I've been reading a fluffy but fun little detective series by Carola Dunn. It follows 1920's English girl reporter (okay, girl feature writer and photographer) Daisy Dalrymple. All she wants to do is write up big old houses for Town and Country. Instead she keeps stumbling over dead bodies and having family secrets confided to her. Fortunately, she also keeps running into Chief Inspector Alec Fletcher of Scotland Yard.
It's a bizarre little series, if you think too hard about it. The atmosphere is house party mystery, but the actual crimes are much nastier and the sex and violence explained in a more contemporary way (though the people still act like they're in a twenties mystery novel). It's as if Nancy Drew suddenly started investigating serial killers and finding out that her neighbors were all sleeping around or coming out of the closet. Also, if Daisy wasn't so much fun, she'd be a Mary Sue who needed neck-wringing. And it's just plain weird to read historical novels set in an era from which you're used to reading contemporary novels.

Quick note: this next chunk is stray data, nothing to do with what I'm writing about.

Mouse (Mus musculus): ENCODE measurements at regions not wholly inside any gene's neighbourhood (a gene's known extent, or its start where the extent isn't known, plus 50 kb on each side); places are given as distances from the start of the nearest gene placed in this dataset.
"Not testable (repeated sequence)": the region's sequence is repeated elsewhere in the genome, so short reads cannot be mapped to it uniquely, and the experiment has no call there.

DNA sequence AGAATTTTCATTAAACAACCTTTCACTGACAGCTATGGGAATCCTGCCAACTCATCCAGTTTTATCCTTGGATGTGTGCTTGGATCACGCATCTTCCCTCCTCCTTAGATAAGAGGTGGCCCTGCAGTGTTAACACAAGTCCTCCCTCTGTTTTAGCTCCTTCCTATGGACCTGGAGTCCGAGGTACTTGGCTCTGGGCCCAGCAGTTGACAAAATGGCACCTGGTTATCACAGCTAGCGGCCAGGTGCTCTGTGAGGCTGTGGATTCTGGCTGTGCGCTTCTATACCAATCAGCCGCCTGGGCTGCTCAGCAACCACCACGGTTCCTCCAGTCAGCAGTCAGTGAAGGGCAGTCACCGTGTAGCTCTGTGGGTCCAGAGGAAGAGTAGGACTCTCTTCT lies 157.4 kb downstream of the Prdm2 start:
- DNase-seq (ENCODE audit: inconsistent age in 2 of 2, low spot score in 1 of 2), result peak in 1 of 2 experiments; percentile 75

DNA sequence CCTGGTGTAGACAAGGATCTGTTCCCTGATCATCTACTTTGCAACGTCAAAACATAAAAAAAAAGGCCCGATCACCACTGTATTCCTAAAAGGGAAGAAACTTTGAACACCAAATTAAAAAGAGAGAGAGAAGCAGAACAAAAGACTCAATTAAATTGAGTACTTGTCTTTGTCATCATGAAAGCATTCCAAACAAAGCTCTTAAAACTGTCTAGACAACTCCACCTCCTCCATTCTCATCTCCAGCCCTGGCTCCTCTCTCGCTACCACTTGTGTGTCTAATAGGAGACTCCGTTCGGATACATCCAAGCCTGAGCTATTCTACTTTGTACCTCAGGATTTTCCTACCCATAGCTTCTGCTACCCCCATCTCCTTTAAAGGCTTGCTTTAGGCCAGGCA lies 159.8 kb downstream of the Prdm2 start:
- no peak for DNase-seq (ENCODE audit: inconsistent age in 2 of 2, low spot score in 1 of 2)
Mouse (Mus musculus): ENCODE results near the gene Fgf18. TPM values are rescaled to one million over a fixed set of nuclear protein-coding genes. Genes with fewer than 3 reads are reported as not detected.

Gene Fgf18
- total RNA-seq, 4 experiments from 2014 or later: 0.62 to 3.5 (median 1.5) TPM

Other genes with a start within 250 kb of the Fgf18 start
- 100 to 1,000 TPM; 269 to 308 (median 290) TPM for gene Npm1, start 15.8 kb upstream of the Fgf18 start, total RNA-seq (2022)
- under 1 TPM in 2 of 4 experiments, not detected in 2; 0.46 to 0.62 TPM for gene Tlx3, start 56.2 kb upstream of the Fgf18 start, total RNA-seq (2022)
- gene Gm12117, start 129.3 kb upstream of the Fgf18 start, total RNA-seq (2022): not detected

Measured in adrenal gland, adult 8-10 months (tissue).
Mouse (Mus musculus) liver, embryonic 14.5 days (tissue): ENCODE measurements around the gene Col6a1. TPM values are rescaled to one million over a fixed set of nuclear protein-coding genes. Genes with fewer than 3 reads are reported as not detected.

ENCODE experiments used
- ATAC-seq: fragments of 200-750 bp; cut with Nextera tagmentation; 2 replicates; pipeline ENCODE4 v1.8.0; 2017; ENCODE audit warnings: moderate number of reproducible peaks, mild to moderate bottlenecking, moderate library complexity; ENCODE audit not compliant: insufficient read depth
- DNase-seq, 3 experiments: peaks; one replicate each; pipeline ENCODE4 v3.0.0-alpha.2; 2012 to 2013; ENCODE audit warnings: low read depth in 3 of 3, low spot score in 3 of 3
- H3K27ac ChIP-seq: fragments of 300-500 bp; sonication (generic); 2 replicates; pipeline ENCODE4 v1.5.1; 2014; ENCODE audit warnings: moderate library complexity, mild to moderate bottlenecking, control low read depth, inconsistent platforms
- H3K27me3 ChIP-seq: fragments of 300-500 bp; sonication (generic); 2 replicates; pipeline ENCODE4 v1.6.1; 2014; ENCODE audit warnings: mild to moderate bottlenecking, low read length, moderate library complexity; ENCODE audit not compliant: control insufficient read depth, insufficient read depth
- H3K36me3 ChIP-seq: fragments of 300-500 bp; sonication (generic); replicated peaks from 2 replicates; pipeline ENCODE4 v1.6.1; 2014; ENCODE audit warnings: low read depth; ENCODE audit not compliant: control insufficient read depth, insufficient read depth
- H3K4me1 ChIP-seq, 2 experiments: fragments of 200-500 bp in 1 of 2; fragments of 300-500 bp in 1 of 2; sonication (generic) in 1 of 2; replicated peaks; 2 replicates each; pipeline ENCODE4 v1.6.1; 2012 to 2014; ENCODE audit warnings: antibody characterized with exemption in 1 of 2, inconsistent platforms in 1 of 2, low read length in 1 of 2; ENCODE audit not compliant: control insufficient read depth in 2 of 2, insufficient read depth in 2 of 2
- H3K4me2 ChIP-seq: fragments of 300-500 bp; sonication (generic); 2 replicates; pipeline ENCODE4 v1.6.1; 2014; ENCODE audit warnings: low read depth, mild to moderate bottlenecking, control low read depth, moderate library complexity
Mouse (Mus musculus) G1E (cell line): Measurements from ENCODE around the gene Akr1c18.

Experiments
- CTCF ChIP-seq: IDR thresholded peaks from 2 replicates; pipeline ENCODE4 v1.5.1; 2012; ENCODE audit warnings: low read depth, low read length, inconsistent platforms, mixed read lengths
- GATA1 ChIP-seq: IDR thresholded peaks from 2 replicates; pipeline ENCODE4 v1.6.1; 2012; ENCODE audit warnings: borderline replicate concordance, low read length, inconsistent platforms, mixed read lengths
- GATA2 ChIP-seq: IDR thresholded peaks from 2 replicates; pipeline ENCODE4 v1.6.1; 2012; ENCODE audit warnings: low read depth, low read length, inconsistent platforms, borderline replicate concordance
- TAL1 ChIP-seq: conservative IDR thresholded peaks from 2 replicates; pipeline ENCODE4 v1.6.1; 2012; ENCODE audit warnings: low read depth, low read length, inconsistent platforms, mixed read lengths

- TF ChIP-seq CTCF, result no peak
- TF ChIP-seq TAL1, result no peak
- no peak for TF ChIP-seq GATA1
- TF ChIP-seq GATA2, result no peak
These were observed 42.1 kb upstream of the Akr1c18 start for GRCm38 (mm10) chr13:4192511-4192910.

But Daisy is a lot of fun, as are all her supporting characters. The 1920's setting is well done, with many of the implicit details of your normal house party being explicitly explained. (I for one was stunned when Peter Dickinson explained how the whole backstairs thing worked in country houses, and Dunn does a good job of explaining it in action.) The novels are extremely short, too. (I can read one in about an hour.) So if you want a nice read to take your mind off things, try Carola Dunn and Daisy Dalrymple. You'll want to read them in order, though, since there is a continuing storyline.
There are two Daisy short stories at Belgrave House. Under "Free EBooks", click on "Short Fiction".
Dunn also writes Regencies (which she did before her mystery gig). I read one of them from the library, Angel. It was written back in the 80's, so it's probably not a fair representation of the lady's style now, but it was okay writing and entertaining enough, even if the setting was dealt with a bit self-consciously.